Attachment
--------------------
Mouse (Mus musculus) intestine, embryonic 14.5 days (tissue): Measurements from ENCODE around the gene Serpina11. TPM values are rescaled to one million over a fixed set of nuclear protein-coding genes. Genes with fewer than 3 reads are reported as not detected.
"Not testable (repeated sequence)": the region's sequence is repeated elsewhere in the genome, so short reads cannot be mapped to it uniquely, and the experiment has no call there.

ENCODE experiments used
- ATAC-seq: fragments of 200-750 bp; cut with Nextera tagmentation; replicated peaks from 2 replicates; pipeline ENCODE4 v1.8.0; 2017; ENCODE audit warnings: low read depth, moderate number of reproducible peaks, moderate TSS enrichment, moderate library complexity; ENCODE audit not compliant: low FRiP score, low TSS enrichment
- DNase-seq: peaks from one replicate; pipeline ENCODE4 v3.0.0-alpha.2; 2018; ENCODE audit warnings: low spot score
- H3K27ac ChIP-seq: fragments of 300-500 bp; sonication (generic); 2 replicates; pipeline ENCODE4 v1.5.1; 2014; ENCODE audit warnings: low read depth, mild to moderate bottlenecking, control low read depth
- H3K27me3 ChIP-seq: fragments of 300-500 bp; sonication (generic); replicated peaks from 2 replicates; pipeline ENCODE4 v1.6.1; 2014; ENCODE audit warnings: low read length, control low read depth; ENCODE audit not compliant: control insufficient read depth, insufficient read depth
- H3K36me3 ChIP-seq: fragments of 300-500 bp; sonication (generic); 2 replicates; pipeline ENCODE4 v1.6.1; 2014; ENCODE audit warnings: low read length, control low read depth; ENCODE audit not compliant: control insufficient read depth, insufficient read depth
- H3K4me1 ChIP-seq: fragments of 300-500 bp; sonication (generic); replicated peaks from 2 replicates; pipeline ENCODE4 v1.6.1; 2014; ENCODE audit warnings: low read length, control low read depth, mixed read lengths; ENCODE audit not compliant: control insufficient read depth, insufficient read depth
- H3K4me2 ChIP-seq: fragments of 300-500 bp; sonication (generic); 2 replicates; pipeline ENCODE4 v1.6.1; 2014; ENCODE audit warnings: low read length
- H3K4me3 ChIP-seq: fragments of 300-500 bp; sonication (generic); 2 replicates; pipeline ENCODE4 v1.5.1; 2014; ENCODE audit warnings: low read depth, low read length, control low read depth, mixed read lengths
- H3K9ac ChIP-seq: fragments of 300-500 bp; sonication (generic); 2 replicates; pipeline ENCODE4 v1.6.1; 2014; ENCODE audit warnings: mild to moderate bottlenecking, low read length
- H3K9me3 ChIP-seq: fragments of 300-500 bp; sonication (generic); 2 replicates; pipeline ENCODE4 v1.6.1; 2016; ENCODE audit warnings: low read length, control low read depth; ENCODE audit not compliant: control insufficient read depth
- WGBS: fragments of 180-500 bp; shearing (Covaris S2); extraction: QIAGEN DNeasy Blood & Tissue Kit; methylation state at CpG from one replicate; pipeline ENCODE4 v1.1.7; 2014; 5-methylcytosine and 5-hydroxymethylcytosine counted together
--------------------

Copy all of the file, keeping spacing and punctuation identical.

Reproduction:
Mouse (Mus musculus) intestine, embryonic 14.5 days (tissue): Measurements from ENCODE around the gene Serpina11. TPM values are rescaled to one million over a fixed set of nuclear protein-coding genes. Genes with fewer than 3 reads are reported as not detected.
"Not testable (repeated sequence)": the region's sequence is repeated elsewhere in the genome, so short reads cannot be mapped to it uniquely, and the experiment has no call there.

ENCODE experiments used
- ATAC-seq: fragments of 200-750 bp; cut with Nextera tagmentation; replicated peaks from 2 replicates; pipeline ENCODE4 v1.8.0; 2017; ENCODE audit warnings: low read depth, moderate number of reproducible peaks, moderate TSS enrichment, moderate library complexity; ENCODE audit not compliant: low FRiP score, low TSS enrichment
- DNase-seq: peaks from one replicate; pipeline ENCODE4 v3.0.0-alpha.2; 2018; ENCODE audit warnings: low spot score
- H3K27ac ChIP-seq: fragments of 300-500 bp; sonication (generic); 2 replicates; pipeline ENCODE4 v1.5.1; 2014; ENCODE audit warnings: low read depth, mild to moderate bottlenecking, control low read depth
- H3K27me3 ChIP-seq: fragments of 300-500 bp; sonication (generic); replicated peaks from 2 replicates; pipeline ENCODE4 v1.6.1; 2014; ENCODE audit warnings: low read length, control low read depth; ENCODE audit not compliant: control insufficient read depth, insufficient read depth
- H3K36me3 ChIP-seq: fragments of 300-500 bp; sonication (generic); 2 replicates; pipeline ENCODE4 v1.6.1; 2014; ENCODE audit warnings: low read length, control low read depth; ENCODE audit not compliant: control insufficient read depth, insufficient read depth
- H3K4me1 ChIP-seq: fragments of 300-500 bp; sonication (generic); replicated peaks from 2 replicates; pipeline ENCODE4 v1.6.1; 2014; ENCODE audit warnings: low read length, control low read depth, mixed read lengths; ENCODE audit not compliant: control insufficient read depth, insufficient read depth
- H3K4me2 ChIP-seq: fragments of 300-500 bp; sonication (generic); 2 replicates; pipeline ENCODE4 v1.6.1; 2014; ENCODE audit warnings: low read length
- H3K4me3 ChIP-seq: fragments of 300-500 bp; sonication (generic); 2 replicates; pipeline ENCODE4 v1.5.1; 2014; ENCODE audit warnings: low read depth, low read length, control low read depth, mixed read lengths
- H3K9ac ChIP-seq: fragments of 300-500 bp; sonication (generic); 2 replicates; pipeline ENCODE4 v1.6.1; 2014; ENCODE audit warnings: mild to moderate bottlenecking, low read length
- H3K9me3 ChIP-seq: fragments of 300-500 bp; sonication (generic); 2 replicates; pipeline ENCODE4 v1.6.1; 2016; ENCODE audit warnings: low read length, control low read depth; ENCODE audit not compliant: control insufficient read depth
- WGBS: fragments of 180-500 bp; shearing (Covaris S2); extraction: QIAGEN DNeasy Blood & Tissue Kit; methylation state at CpG from one replicate; pipeline ENCODE4 v1.1.7; 2014; 5-methylcytosine and 5-hydroxymethylcytosine counted together